Other inputs coupled to processor (27) include a user actuated PTT signal (30) for activating the transmitter (24), a channel select (32) for setting a transmitter operating channel, a On/Off (34) for supplying the VOX circuit (26) and associated elements with power, and a memory (36) for storing various information needed by the VOX circuit (26), such as threshold levels, operating channel parameters including VOX compatibility per channel, and operating software.
As further described below, the VOX circuit (26) includes a decision function that utilizes processor (27) and its inputs to provide a VOX enable signal when all inputs, etc, indicate that VOX operation is appropriate. Responding to the VOX enable signal, analog to digital circuit (25) together with processor (27), representing a processing function, process the headset transducer signal (21) and, when appropriate, automatically provide a VOX PTT signal at output (38) for activating the radio frequency transmitter (24).
In operation, whenever On/Off (34) is switched "On", or a headset presence is sensed at input (28), or the channel select (32) changes, the processor (27), acting as the decision function, will execute the decision flow chart of FIG. 2. Referring to FIG. 2 and starting at step (40), when processor (27), via the above inputs (28, 32 and 36, 30), verifies that a headset transducer (20) is coupled to transmitter (24) at step (42) and the operating channel is set to a predetermined (VOX compatible) channel at step (44) and no PTT signal (30) is present at step (46), a VOX enable signal is automatically provided at step (48). The VOX enable signal, in sum, indicates that VOX driven activation of the transmitter via output (38) may, dependent on further processing of the headset transducer signal described below, begin. When any of the steps (42, 44, 46) are not verified the respective path(s) labeled "no" are followed and the VOX circuit (26), when enabled, is disabled, at step (50).
Appreciation of processing the headset transducer signal (21) to provide a VOX PTT signal, in response to the VOX enable signal when appropriate, will be enhanced by referring to FIG. 3, where like reference numbers refer to like elements of FIG. 1, together with the following description. The headset transducer signal (21) is coupled by amplifier (52) and audio bandpass filter (54) to an envelope detector (56). The detector (56) is arranged to provide a DC output (58) indicative of the headset transducer signal (21) amplitude within a short time period, for example approximately 20 milliseconds after applying the transducer signal (21) and provide a slowly decaying output (RC time constant approximating 150 milliseconds) after removing the transducer signal (21). The DC output (58) signal is converted to a digital representation by A/D convertor (60) and coupled to processor (27) as an activation signal (62).
The processor (27) executes software to perform the remaining functions depicted in FIG. 3 per the description below. The activation signal (62) is coupled to low pass filter (64) and activation comparator (66). The low pass filter (64) couples a filtered, slowly varying, version (67) of the activation signal (62) to threshold selector (68) and a release comparator (69). The filtered version (67) is indicative of the headset transducer signal (21) amplitude, averaged over the previous approximately one half second. Responding to the VOX enable signal during an ensuing first time period, for example, approximately one (1) second, the threshold selector (68) selects a threshold condition (70) from a predetermined list of candidate conditions stored in memory (36).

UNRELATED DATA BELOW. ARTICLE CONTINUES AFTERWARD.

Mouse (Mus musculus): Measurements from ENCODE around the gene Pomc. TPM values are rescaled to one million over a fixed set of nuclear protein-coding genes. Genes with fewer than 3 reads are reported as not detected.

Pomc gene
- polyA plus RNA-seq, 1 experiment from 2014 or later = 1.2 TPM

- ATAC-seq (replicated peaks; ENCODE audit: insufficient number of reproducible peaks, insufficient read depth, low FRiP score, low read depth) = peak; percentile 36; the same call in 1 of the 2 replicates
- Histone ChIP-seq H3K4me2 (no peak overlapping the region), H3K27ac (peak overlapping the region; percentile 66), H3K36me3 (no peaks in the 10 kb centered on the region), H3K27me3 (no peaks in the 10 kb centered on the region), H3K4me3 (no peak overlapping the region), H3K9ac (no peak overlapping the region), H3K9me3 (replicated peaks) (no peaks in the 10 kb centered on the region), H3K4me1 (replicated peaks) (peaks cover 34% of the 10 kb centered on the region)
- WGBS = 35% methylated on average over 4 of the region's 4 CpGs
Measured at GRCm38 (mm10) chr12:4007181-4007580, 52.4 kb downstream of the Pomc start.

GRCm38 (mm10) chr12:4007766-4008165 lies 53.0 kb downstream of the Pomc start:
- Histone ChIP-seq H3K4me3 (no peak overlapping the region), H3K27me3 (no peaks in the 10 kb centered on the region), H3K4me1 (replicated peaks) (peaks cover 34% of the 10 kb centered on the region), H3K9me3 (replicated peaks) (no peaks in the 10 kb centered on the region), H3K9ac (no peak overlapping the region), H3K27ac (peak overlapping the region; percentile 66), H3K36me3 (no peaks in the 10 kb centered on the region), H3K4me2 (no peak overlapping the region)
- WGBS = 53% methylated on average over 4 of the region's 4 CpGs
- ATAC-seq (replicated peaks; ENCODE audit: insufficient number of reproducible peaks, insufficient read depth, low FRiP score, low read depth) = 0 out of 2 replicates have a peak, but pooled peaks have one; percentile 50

Each candidate condition includes various parameters, such as activation level (72), release level (74), select level (76), and debounce time (78), that are indicative of various acoustical environments. The threshold selector (68) selects the threshold condition (70) by picking the candidate condition which has a select level (76) slightly larger than the filtered version (67) averaged over the first time period. When the threshold condition (70) is selected the activation level (72) and debounce time (78) are coupled to the activation comparator (66) and the release level (74) is coupled to the release comparator (69).
The activation comparator (66) now provides a switch close signal (80) when the activation signal (62) satisfies the activation level (72) over a second time period that is less than and subsequent to the first time period and exceeds the debounce time (78). The switch close signal (80) disables the threshold selector (68), enables the release comparator (69), and causes a switch function (82) to provide a VOX PTT signal at output (38). The release comparator (69), now enabled, provides a switch release signal (84), when the filtered version (67) satisfies the release level (74), that reenables the threshold selector (68) and the activation comparator (66), plus results in switch function (82) interrupting, discontinuing, the VOX PTT signal at output (38) which disables the transmitter (24). The threshold selector (68) may now modify the threshold condition (70), when appropriate, and the activation comparator (66) may again cause a VOX PTT signal, when appropriate.
The decision function depicted in FIG. 2 continues to operate such that a user may intervene at any time in the manner(s) indicated and thus disable the VOX circuit (26). The VOX arrangement, as described, is devoid of any separate manual control and is adaptable to dynamic acoustic environments thus providing a solution to the aforementioned needs.
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|U.S. Classification||455/79, 455/116, 455/84, 379/388.02|
|Oct 28, 1996||FPAY||Fee payment|
Year of fee payment: 4
|Feb 13, 2001||REMI||Maintenance fee reminder mailed|
|Jul 22, 2001||LAPS||Lapse for failure to pay maintenance fees|
|Sep 25, 2001||FP||Expired due to failure to pay maintenance fee|
Effective date: 20010720